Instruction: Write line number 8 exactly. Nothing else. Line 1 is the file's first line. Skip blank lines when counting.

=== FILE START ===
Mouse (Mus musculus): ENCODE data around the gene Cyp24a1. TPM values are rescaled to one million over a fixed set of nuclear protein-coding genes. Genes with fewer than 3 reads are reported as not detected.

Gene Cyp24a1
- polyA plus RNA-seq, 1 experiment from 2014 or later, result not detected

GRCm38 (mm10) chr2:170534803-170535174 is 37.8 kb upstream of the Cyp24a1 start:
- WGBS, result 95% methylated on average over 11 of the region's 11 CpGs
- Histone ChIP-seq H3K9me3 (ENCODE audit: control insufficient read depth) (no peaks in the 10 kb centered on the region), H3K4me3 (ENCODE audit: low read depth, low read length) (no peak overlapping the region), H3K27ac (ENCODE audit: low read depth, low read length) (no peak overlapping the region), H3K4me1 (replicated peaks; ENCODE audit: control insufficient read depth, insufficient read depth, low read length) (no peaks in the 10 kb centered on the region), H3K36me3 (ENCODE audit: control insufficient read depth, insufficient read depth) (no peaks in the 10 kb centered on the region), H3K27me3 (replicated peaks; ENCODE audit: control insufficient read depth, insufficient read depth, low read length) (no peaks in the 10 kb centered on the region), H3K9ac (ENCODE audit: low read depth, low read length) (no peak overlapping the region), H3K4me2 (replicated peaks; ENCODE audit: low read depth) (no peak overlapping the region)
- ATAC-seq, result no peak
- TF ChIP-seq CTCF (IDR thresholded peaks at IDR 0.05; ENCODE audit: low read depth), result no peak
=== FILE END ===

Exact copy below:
- TF ChIP-seq CTCF (IDR thresholded peaks at IDR 0.05; ENCODE audit: low read depth), result no peak